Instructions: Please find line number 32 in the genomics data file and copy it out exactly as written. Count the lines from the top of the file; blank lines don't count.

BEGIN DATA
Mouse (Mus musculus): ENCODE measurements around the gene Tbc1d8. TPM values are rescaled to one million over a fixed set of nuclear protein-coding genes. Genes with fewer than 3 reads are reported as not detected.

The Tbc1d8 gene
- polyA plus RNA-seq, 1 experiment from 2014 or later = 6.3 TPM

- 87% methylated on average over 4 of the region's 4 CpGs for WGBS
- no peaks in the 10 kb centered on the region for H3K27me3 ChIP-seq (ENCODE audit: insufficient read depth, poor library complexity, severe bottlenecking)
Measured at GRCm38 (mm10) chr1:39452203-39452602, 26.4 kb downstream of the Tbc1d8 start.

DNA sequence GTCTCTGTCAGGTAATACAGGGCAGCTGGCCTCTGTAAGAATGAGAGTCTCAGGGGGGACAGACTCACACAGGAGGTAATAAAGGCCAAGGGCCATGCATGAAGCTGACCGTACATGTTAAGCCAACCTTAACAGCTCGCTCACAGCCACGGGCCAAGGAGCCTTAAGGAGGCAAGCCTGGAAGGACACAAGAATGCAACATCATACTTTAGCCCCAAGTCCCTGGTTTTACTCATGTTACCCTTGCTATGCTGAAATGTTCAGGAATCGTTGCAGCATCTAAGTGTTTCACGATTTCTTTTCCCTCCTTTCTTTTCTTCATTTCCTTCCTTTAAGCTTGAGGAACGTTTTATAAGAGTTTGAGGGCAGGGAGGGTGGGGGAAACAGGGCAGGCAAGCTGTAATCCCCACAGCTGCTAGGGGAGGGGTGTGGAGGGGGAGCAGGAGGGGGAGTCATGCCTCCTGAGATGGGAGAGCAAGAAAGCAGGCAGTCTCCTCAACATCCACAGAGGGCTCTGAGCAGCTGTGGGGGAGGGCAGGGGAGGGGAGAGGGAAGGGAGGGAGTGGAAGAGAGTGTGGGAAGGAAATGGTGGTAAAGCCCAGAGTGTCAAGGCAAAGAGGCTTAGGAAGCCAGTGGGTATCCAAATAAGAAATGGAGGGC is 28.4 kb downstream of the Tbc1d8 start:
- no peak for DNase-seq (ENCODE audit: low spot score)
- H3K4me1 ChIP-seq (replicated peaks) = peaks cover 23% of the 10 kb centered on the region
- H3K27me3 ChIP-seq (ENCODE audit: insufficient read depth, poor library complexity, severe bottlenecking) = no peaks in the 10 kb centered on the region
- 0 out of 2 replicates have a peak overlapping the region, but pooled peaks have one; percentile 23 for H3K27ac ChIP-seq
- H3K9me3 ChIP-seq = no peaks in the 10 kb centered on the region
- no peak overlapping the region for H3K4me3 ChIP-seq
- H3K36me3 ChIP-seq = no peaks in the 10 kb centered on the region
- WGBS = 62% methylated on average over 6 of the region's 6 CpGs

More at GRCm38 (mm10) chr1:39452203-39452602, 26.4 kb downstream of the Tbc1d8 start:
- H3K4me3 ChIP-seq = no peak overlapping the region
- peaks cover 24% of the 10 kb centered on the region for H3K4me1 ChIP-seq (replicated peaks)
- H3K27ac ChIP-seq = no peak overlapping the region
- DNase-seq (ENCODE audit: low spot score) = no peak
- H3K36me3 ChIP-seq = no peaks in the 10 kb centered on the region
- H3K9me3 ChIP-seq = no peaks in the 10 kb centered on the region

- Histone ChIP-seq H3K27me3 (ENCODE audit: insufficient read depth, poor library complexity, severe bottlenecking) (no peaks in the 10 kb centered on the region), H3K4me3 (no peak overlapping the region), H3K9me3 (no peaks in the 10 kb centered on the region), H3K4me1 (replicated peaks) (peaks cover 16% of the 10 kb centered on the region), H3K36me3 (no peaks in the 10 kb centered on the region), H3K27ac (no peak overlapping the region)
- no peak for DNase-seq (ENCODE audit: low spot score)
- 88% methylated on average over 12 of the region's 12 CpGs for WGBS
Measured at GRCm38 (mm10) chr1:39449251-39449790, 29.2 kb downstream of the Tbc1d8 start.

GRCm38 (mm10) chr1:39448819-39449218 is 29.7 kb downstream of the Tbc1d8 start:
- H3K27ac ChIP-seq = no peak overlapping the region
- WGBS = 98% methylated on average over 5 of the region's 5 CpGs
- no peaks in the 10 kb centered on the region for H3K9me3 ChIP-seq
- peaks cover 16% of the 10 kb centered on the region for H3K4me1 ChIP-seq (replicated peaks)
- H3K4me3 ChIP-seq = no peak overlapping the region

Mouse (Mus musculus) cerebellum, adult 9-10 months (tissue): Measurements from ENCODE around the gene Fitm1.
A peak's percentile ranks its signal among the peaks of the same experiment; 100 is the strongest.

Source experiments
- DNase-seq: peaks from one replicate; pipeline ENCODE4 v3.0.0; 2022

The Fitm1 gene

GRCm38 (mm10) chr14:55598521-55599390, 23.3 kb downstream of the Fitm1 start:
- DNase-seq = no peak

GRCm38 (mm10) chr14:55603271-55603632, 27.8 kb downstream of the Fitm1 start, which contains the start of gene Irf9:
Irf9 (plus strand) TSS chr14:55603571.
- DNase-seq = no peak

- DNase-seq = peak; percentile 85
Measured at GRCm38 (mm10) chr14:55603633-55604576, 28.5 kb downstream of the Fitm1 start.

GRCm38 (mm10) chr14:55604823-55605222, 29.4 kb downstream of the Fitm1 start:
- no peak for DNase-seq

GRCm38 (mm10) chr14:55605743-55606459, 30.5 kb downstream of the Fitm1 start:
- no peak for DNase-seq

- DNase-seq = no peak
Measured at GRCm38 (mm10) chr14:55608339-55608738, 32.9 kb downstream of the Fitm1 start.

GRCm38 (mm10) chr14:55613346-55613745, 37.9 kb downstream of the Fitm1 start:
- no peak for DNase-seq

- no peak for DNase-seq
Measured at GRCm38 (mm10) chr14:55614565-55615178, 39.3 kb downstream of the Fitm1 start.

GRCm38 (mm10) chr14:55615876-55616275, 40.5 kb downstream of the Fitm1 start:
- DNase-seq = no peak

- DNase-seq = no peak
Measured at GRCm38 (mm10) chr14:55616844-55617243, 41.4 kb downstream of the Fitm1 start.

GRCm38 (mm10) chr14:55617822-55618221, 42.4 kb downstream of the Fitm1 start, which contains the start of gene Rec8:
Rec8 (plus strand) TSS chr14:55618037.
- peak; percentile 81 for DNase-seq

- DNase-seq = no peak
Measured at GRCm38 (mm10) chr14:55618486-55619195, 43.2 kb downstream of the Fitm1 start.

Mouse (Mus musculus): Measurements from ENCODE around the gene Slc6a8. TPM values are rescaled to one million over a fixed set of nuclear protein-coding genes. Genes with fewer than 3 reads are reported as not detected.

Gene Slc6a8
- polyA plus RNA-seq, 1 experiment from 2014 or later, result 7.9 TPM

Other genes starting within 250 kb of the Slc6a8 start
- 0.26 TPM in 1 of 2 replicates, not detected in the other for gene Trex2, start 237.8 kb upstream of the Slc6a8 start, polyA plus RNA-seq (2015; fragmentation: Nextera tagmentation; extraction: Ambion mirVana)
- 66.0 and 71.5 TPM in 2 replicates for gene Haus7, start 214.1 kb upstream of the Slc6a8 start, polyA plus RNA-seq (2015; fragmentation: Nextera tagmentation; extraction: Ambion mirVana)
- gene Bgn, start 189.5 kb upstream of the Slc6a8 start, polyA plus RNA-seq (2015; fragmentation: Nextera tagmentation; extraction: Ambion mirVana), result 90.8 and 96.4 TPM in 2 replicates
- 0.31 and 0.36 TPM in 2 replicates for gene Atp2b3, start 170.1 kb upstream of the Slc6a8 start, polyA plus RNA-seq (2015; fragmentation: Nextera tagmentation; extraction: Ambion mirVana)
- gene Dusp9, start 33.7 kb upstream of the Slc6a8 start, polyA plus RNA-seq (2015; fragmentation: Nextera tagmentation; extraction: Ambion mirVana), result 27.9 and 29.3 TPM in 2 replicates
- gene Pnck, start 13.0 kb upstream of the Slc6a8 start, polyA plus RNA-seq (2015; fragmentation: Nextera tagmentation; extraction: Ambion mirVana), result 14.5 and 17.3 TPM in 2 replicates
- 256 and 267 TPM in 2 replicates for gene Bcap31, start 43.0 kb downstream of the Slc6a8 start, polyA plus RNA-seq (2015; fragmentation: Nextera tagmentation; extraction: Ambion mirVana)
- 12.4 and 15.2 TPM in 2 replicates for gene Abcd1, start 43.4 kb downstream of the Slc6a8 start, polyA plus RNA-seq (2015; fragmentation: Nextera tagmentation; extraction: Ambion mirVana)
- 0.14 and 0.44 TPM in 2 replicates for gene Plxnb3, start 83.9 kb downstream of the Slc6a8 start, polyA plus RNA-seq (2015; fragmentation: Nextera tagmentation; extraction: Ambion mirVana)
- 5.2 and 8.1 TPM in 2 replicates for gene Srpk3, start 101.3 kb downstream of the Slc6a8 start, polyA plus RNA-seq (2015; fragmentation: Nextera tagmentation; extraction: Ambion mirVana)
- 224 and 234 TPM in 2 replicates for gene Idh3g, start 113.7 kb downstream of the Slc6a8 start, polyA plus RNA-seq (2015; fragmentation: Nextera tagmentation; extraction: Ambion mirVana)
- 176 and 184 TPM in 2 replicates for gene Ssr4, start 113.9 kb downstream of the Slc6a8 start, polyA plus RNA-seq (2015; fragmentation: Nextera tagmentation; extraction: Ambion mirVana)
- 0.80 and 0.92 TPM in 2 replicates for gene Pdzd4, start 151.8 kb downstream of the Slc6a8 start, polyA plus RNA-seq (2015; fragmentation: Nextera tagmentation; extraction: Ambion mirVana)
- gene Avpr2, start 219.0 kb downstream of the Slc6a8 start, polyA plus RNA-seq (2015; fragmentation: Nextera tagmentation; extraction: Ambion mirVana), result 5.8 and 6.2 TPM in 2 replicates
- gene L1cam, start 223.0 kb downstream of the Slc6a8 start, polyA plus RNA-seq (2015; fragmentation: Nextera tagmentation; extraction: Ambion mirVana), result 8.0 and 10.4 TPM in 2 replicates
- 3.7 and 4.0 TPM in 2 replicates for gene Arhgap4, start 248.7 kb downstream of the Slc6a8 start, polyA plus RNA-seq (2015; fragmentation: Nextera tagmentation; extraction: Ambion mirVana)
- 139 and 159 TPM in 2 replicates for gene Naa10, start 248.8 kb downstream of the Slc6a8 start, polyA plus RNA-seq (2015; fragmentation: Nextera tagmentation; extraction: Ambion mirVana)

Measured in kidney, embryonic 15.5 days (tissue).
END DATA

- H3K4me3 ChIP-seq = no peak overlapping the region